Premature infants who develop BPD usually recover. They often require breathing support while in the hospital, but the majority do not need that breathing support as they leave the NICU. Once babies no longer need support from a ventilator or CPAP (continuous positive airway pressure) machine, most start learning how to drink their milk, gain more strength, and often go home around the time of their mother’s original due date. However, some infants with BPD have a longer NICU hospitalization. These sicker infants may need to stay in the hospital much longer - sometimes for many months - after their mother’s due date.
About 10% of infants with BPD go home with some respiratory (breathing) support, like oxygen through a nasal cannula (plastic tubing with short prongs that sit in each nostril) as seen in the picture below. This is typical for infants who are growing and breathing well on their own but who need a little extra support to maintain safe oxygen levels. Babies can be on a nasal cannula at home for several months and must be followed very closely by their pediatrician and pulmonologist. This option can be safe but is not for everyone.
An even smaller number of infants with BPD may need to have additional respiratory support. Some infants need more time for their bodies and lungs to grow and will need ongoing breathing support, either on a ventilator or on CPAP. This is especially true for babies who have pulmonary hypertension, heart problems, or conditions that required surgeries. For some of these infants, their lung disease can be chronic (long-term), serious, and sometimes life-threatening.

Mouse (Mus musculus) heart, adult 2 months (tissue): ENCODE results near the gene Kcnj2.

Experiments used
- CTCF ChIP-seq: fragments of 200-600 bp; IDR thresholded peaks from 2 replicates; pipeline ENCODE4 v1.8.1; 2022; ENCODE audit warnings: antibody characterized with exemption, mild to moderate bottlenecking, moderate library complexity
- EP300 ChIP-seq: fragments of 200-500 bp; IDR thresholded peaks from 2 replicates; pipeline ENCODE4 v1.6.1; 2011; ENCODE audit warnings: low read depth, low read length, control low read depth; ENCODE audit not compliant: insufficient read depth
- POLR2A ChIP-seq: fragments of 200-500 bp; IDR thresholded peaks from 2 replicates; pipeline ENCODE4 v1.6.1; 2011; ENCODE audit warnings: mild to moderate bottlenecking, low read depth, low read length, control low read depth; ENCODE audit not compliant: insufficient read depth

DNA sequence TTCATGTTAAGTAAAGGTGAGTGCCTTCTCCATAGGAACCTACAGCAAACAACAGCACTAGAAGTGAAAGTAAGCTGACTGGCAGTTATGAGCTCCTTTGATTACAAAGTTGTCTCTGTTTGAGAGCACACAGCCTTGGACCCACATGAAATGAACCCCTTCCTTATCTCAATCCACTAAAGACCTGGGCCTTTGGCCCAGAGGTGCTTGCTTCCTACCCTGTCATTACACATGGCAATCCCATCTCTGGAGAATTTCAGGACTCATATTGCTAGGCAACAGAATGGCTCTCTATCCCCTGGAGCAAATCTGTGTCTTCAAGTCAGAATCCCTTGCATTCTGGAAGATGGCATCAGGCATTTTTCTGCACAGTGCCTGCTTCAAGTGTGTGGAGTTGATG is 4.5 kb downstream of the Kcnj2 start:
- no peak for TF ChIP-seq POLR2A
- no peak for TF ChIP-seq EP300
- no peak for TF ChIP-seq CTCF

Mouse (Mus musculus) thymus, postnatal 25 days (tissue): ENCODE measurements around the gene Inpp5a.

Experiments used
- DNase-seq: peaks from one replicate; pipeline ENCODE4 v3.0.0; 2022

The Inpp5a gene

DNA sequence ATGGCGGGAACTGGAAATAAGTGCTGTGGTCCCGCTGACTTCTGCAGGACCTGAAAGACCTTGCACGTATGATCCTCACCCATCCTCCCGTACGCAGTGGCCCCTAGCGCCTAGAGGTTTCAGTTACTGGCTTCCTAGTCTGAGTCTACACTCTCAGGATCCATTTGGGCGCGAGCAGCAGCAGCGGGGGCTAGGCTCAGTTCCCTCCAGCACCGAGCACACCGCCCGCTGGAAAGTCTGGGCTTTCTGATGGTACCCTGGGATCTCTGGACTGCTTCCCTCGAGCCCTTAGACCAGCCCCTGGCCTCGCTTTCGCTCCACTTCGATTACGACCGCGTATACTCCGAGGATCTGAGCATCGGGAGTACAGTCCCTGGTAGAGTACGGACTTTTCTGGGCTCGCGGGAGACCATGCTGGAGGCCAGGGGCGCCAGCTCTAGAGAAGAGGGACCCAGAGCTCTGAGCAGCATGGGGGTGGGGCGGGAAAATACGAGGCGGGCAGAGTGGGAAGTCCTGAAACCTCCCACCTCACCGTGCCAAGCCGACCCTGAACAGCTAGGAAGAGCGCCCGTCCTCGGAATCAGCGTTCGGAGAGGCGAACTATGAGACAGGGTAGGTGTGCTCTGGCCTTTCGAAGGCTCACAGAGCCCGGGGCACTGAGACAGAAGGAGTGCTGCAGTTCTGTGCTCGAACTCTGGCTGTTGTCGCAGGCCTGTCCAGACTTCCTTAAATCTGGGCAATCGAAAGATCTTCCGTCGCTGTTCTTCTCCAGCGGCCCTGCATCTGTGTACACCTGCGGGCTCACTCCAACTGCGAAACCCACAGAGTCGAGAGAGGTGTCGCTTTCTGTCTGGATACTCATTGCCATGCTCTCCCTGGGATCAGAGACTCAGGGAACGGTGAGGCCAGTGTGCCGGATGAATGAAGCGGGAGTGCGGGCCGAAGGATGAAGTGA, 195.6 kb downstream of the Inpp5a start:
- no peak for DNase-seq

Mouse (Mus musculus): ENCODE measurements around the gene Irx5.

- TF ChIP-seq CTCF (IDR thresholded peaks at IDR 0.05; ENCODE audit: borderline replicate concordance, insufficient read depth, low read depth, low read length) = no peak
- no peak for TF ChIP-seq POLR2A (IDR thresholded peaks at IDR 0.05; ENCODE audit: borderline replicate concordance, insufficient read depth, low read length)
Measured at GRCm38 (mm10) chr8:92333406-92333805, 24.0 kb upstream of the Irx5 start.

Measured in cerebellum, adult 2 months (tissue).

Even fewer infants may need chronic respiratory support even after going home. This requires extensive planning, and means your child will need to have a surgery to place a tracheostomy tube in their neck/airway (or windpipe) – this tracheostomy tube will help your child breathe with the ventilator.
This may sound scary at first, but this would be a gradual discussion with lots of time to process information, and form a partnership between your family and our hospital for the long-term. You will be provided with additional details of this pathway, if it applies to your baby, and when you are ready.
Illnesses happen to all kids in infancy. However, infants with BPD may get sick more easily because their lungs are still growing and developing. Viral illnesses and recurrent cough and wheezing are common, but should be monitored closely. Some of these illnesses can cause infants with BPD to need oxygen again temporarily. Because of that, infants with BPD are frequently visiting urgent care centers, emergency departments; and sometimes need to be readmitted to the hospital several times in the first year of life.
Because many of these illnesses are contagious, it is very important for infants with BPD to receive their regular vaccinations, flu shots, and other preventive immunizations on time.
Caregivers and family members must also receive all of the needed vaccinations and do their best to avoid infections (frequent hand-washing is key!).